From The Straits Times    |

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You write posts on Facebook. You upload photos to Instagram. You retweet celebrities you follow on Twitter. So far, so normal, right?

Perhaps not. Using at least seven social media platforms makes you more than three times likelier to be at risk of developing depression and anxiety, compared with someone who uses no more than two platforms. That’s what a 2016 study by the Center for Research on Media, Technology and Health at the University of Pittsburgh in the US found.

Should you be worried? Yes, because we’re among the most active social media consumers in the world. A 2016 report by global agency We Are Social found that Singapore had a social media penetration rate of 58 per cent.

Social media intensifies #fomo

Think social media is all about making connections and keeping in touch with them? It can actually make a person feel left out – a main factor in depression, says Joel Yang, psychologist and founder of Mind What Matters.

“Thanks to Whatsapp, Facebook and Instagram, you always know what your friends, family and colleagues are up to. That constant connection compounds your feelings of ‘fomo’, which is short for a fear of missing out”, says Joel.

It doesn’t help that everyone’s newsfeeds are a highlight reel of all the great stuff happening in their lives. Drawing comparisons between your life and all that online perfection could make you feel isolated and unhappy.

Social media is especially detrimental to someone who’s feeling particularly vulnerable, says Joel.

Take Mark*, a divorcee in his 40s. He was positive about the divorce at the start and had tried to move on. But regular status updates and photos posted by his ex-wife proved too much for him. He became convinced that she and their children were much happier after the separation, blamed himself for the break-up, and developed a sense of hopelessness about his own future. Mark eventually had to be treated for depression.

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It gets in the way of real social connection

Ironically, while social media makes it more convenient to connect with loved ones and keep up with what’s going on in their lives, it could also hinder a person’s ability to interact with people in real life, says Jasmine Siang, psychologist and founder of Heart-to-Heart Psychotherapy.

Julia* learnt this first-hand. A self-professed misfit, the 20something joined many Facebook groups to expand her social circle. She got to know people and chatted with them online. But real life told a different story – unable to hide behind her laptop, she found she could not hold a good conversation with anyone.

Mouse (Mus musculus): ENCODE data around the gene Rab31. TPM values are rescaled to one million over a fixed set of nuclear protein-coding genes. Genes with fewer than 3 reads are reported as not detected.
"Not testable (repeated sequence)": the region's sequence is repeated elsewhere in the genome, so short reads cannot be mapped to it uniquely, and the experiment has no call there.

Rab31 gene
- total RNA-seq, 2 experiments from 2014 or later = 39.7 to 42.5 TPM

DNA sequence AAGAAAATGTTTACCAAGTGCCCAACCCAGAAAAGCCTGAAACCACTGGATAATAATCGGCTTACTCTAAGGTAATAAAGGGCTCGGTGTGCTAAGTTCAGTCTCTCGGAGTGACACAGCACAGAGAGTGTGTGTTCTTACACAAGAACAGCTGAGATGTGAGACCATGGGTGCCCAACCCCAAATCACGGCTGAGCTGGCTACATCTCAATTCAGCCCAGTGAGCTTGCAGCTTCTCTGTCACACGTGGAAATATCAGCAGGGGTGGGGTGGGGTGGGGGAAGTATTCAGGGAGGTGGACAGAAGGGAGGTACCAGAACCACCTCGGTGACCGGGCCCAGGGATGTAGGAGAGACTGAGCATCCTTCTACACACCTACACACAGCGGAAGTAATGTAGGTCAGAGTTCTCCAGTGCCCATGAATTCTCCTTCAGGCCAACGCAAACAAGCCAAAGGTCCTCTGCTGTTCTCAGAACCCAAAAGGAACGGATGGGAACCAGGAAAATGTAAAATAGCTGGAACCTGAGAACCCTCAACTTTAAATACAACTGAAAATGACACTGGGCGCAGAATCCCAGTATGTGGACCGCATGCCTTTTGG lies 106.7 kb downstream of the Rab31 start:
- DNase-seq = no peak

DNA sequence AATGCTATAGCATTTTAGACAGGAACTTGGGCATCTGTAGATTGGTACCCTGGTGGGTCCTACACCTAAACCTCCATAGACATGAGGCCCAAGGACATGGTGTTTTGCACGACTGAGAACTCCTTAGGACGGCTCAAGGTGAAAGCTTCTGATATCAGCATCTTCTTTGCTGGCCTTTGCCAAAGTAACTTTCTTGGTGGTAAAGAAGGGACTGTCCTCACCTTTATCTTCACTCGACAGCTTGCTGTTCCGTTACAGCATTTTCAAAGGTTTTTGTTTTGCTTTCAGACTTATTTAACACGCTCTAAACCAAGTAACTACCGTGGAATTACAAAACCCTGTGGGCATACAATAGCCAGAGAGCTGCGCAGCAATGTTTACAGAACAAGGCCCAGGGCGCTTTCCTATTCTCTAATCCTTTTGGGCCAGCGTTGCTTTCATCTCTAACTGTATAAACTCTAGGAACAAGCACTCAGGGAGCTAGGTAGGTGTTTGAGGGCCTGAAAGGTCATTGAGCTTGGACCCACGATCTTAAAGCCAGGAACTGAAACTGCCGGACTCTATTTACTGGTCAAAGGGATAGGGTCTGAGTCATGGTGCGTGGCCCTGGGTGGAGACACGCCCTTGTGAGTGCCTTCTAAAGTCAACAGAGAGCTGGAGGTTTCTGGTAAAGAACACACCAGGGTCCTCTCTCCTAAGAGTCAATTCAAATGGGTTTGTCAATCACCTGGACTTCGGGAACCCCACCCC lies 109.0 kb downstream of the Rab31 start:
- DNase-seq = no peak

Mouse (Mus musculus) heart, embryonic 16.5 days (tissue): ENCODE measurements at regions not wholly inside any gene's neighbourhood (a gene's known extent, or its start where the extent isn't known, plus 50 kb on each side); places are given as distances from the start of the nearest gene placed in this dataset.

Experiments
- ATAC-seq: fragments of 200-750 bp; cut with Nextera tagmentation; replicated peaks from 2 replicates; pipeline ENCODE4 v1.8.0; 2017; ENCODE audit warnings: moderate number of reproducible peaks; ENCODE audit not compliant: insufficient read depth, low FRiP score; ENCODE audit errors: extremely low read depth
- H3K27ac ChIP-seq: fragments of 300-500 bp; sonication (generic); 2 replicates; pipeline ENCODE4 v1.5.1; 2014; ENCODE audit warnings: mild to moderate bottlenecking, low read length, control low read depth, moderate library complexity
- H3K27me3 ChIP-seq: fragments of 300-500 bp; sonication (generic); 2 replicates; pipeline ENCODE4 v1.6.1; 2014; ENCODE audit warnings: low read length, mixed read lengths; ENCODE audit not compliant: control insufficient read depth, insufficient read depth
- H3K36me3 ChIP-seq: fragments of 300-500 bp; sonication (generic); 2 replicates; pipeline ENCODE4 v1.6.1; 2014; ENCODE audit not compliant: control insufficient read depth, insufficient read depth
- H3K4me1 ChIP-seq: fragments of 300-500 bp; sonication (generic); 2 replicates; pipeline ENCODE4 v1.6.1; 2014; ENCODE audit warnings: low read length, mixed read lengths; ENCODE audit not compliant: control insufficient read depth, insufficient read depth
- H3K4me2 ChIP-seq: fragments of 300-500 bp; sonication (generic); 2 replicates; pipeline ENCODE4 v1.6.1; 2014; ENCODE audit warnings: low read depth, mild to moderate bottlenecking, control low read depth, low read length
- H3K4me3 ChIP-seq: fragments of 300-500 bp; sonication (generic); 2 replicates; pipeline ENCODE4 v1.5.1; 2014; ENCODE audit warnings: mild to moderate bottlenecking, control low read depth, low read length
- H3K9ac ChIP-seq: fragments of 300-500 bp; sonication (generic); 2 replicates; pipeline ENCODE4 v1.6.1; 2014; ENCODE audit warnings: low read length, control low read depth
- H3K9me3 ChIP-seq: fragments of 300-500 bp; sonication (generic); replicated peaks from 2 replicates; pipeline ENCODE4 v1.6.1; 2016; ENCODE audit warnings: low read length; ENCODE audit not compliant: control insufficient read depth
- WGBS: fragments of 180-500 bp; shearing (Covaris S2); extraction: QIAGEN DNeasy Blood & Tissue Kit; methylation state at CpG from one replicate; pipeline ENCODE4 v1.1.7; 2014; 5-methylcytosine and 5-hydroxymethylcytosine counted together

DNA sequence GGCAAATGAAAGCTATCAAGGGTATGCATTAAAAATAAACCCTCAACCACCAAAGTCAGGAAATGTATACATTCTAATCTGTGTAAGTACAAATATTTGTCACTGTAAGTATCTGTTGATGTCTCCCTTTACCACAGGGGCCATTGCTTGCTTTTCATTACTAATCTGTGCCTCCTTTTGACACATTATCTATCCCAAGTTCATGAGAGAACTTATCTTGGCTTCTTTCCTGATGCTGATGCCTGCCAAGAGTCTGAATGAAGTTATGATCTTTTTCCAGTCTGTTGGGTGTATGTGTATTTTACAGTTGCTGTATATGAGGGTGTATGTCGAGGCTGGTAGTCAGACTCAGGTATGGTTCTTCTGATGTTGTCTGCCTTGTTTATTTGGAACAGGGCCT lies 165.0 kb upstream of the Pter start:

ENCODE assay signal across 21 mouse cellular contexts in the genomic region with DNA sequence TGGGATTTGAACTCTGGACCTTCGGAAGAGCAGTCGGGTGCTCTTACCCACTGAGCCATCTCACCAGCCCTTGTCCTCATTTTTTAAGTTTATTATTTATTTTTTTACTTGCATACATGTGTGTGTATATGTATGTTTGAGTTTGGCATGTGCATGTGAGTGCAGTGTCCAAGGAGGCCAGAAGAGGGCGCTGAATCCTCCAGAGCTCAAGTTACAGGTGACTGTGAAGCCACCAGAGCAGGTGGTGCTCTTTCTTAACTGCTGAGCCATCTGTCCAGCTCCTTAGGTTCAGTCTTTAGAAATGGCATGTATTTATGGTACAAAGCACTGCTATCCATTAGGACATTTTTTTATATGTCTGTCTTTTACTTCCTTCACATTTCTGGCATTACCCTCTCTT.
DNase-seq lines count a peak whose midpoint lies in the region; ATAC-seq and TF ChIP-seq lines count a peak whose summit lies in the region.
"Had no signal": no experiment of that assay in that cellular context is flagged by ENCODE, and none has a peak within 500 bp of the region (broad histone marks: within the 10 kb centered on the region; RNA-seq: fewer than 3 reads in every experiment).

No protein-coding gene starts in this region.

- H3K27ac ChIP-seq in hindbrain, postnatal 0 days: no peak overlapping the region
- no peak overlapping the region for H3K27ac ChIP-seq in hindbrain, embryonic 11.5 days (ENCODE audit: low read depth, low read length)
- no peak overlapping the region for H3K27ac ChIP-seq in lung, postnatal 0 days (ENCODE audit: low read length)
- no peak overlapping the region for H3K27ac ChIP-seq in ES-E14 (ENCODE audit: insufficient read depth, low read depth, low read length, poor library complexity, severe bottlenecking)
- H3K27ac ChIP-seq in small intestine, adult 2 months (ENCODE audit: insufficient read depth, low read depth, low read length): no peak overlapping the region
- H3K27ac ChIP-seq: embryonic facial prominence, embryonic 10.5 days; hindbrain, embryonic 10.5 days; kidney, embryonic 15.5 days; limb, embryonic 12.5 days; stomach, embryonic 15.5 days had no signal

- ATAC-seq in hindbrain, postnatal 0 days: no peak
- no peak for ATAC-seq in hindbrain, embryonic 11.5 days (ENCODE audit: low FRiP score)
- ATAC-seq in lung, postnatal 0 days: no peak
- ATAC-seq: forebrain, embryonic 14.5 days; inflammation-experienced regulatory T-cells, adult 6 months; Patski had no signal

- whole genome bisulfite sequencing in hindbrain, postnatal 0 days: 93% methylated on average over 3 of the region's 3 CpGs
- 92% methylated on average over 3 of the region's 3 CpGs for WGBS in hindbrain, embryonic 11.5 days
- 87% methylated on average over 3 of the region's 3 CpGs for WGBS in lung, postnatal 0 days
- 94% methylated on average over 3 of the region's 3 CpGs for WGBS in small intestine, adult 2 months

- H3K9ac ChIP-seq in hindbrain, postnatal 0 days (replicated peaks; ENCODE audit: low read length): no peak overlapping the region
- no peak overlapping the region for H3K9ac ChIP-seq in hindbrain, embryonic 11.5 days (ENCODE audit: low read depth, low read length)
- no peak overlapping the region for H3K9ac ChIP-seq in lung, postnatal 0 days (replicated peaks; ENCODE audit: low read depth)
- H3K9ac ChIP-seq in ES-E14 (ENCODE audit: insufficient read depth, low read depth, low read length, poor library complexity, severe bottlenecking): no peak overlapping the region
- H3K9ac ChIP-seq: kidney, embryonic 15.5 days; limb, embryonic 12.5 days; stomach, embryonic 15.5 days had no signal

So she retreated into her digital world, where she felt safer and more at ease. The ton of likes she got on her social media posts came at a cost: her social interactions lost both warmth and depth.

“Social media cannot be a substitute for the emotional affirmation you get from spending quality time with someone in person,” Jasmine explains. In fact, frequent and superficial social media interactions could prompt you to question the quality of your real-life relationships, and make you realise you have no one to turn to for comfort and support.

When it snowballs into something more serious

Julia’s emotional struggle got the best of her when she stopped going out to meet people. Her prolonged isolation quickly spiralled into depression.

But Joel clarifies that some people are more susceptible to feelings of sadness and despair, and that’s linked to factors like temperament, personality, or genetics.

Still, no one is immune.

“Thanks to social media, we are all bombarded with an onslaught of triggers for all these negative emotions,” he says.

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You might not realise you’re depressed

Social media is an integral part of our lives – and that’s precisely what makes its depressive effect so insidious.

Even if you recognise that compulsively stalking your friends’ social media accounts is giving you grief, it’s hard to stop. And you might dismiss your feelings as normal.

Joel says: “Most people won’t seek professional help. They think, ‘This is silly, I don’t need to see a psychologist for problems that aren’t even real’.”

Of course, prevention is key. If social media is giving you the blues, remind yourself regularly that what you see there isn’t real life, says Joel. We say: Put down your phone, go outside, and have face-to-face social interactions instead so that you can truly feel #blessed.

*Names have been changed.

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Look out for these symptoms 

If you experience five or more of the following symptoms for at least two weeks, you could be suffering from major depressive disorder, and should seek help:

  • Persistent sadness, or feeling down and gloomy.

  • A loss of interest in activities you previously enjoyed – such as socialising with friends and family – most of the day, nearly every day.

  • Insomnia or sleeping more than normal.

  • Feeling restless and agitated more easily.

  • Unable to concentrate and think clearly.

  • Feelings of worthlessness and guilt.

  • Recurrent thoughts of death.

You can’t diagnose yourself online 

Mobile apps and online resources claiming to provide diagnosis and treatment for depression make light of the condition, and could even make things worse, says Jasmine. “Many of these tools aren’t even backed by research. And they try to provide a one-size-fits-all solution, which simply doesn’t work. You need to work with a professional to figure out the best intervention for you.”


This story was originally published in the April 2017 issue of Her World.

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